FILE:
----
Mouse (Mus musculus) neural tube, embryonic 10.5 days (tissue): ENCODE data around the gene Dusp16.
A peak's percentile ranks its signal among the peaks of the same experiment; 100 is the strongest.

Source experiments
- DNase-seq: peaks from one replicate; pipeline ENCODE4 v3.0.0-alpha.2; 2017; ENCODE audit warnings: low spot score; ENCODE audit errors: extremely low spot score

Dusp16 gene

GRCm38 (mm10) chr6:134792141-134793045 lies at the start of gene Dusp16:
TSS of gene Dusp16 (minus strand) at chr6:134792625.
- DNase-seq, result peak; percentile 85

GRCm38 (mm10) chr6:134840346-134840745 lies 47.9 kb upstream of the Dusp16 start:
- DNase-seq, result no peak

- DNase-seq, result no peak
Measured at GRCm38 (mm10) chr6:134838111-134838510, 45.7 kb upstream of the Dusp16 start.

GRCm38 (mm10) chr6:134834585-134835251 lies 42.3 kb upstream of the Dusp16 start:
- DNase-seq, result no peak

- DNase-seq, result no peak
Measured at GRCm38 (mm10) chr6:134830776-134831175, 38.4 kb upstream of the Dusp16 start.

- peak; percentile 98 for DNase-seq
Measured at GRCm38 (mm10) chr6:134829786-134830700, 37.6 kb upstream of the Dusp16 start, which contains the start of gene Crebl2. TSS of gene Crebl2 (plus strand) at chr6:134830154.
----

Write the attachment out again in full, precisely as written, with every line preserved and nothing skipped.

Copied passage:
Mouse (Mus musculus) neural tube, embryonic 10.5 days (tissue): ENCODE data around the gene Dusp16.
A peak's percentile ranks its signal among the peaks of the same experiment; 100 is the strongest.

Source experiments
- DNase-seq: peaks from one replicate; pipeline ENCODE4 v3.0.0-alpha.2; 2017; ENCODE audit warnings: low spot score; ENCODE audit errors: extremely low spot score

Dusp16 gene

GRCm38 (mm10) chr6:134792141-134793045 lies at the start of gene Dusp16:
TSS of gene Dusp16 (minus strand) at chr6:134792625.
- DNase-seq, result peak; percentile 85

GRCm38 (mm10) chr6:134840346-134840745 lies 47.9 kb upstream of the Dusp16 start:
- DNase-seq, result no peak

- DNase-seq, result no peak
Measured at GRCm38 (mm10) chr6:134838111-134838510, 45.7 kb upstream of the Dusp16 start.

GRCm38 (mm10) chr6:134834585-134835251 lies 42.3 kb upstream of the Dusp16 start:
- DNase-seq, result no peak

- DNase-seq, result no peak
Measured at GRCm38 (mm10) chr6:134830776-134831175, 38.4 kb upstream of the Dusp16 start.

- peak; percentile 98 for DNase-seq
Measured at GRCm38 (mm10) chr6:134829786-134830700, 37.6 kb upstream of the Dusp16 start, which contains the start of gene Crebl2. TSS of gene Crebl2 (plus strand) at chr6:134830154.